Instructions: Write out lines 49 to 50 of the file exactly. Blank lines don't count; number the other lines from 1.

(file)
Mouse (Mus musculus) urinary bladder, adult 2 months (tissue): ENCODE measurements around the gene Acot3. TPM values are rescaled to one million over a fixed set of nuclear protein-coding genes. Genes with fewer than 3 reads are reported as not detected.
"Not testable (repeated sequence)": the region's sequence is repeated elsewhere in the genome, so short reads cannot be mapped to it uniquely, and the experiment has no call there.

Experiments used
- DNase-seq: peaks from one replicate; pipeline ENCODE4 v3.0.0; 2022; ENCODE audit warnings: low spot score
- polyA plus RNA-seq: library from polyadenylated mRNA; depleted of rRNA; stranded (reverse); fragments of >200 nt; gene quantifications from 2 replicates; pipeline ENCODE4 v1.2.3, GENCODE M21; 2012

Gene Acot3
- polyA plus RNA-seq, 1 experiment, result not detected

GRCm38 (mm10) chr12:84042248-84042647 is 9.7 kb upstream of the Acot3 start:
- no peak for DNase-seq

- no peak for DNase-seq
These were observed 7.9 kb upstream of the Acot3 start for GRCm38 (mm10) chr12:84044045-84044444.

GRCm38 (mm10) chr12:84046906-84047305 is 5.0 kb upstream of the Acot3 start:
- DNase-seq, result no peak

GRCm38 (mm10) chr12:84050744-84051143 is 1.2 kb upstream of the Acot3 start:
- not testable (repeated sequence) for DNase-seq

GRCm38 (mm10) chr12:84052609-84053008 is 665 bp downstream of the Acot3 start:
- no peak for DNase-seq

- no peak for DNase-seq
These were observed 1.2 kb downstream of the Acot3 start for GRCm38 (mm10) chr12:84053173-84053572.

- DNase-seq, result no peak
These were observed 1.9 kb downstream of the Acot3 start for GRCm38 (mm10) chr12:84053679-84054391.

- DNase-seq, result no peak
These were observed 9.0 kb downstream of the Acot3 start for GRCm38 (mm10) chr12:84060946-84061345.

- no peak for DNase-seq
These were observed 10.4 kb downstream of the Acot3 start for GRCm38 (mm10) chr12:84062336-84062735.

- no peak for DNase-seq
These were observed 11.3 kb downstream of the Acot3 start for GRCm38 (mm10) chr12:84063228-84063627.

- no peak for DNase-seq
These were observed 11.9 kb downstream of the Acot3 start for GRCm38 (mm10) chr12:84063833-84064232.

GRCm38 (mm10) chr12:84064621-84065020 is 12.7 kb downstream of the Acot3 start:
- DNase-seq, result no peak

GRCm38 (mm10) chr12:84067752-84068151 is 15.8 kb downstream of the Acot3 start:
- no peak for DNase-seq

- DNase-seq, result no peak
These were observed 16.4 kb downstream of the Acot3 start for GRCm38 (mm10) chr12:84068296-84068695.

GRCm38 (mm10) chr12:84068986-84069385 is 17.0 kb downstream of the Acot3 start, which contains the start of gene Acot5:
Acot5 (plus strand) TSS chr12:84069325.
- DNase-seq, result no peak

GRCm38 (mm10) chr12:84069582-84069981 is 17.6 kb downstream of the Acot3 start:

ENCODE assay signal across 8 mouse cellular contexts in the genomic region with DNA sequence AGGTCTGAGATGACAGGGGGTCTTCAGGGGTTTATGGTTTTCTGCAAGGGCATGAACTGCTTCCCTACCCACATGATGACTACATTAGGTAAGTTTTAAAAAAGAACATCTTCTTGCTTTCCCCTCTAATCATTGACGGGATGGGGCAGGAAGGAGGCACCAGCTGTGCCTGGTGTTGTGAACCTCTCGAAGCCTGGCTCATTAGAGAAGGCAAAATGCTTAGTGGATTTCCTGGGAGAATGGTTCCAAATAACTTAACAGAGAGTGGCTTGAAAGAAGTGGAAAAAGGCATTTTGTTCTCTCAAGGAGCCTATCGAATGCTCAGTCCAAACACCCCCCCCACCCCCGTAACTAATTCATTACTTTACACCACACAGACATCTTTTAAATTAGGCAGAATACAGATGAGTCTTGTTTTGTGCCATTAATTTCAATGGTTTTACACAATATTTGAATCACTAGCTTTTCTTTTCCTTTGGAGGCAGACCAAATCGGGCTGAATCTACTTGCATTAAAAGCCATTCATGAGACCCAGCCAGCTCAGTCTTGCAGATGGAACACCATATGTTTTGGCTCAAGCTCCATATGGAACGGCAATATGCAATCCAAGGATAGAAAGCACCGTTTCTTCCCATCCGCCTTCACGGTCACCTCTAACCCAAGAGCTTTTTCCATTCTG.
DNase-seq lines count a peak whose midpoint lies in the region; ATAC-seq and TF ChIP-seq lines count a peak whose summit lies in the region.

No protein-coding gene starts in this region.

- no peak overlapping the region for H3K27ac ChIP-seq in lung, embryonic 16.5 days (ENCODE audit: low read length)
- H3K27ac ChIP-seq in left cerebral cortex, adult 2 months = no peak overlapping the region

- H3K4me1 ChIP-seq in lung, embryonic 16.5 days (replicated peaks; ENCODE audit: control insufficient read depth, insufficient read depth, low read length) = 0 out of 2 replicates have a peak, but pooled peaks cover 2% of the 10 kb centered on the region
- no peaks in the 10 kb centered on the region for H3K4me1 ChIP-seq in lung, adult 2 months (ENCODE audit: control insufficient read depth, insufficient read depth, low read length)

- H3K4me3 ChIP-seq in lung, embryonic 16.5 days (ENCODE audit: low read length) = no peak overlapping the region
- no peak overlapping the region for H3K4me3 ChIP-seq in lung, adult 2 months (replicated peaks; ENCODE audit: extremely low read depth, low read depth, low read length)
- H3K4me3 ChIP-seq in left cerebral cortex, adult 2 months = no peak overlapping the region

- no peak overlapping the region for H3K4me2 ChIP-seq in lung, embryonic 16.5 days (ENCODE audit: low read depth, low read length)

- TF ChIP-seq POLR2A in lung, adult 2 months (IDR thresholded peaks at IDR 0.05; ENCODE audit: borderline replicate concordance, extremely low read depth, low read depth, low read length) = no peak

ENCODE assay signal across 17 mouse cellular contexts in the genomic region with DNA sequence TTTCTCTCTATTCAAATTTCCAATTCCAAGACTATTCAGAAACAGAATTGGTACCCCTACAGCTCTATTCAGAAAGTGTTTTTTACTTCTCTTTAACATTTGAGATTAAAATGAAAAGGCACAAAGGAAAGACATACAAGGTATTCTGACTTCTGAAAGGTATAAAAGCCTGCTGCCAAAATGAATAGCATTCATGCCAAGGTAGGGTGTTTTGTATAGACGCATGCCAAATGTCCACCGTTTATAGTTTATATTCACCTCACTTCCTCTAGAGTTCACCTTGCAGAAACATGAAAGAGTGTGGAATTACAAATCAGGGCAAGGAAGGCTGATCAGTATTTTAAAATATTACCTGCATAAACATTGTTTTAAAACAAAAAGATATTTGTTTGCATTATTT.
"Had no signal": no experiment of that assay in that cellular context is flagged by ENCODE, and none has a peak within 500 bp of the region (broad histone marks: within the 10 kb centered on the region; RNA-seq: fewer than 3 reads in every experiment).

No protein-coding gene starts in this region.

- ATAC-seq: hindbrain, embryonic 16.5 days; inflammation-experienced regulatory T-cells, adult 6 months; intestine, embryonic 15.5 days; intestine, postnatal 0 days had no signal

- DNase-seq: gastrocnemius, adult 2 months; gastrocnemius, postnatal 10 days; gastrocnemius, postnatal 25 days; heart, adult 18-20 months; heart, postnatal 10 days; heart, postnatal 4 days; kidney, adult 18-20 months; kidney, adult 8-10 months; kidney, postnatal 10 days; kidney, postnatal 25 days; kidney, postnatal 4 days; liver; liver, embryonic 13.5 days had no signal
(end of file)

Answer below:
- H3K4me3 ChIP-seq in left cerebral cortex, adult 2 months = no peak overlapping the region

- no peak overlapping the region for H3K4me2 ChIP-seq in lung, embryonic 16.5 days (ENCODE audit: low read depth, low read length)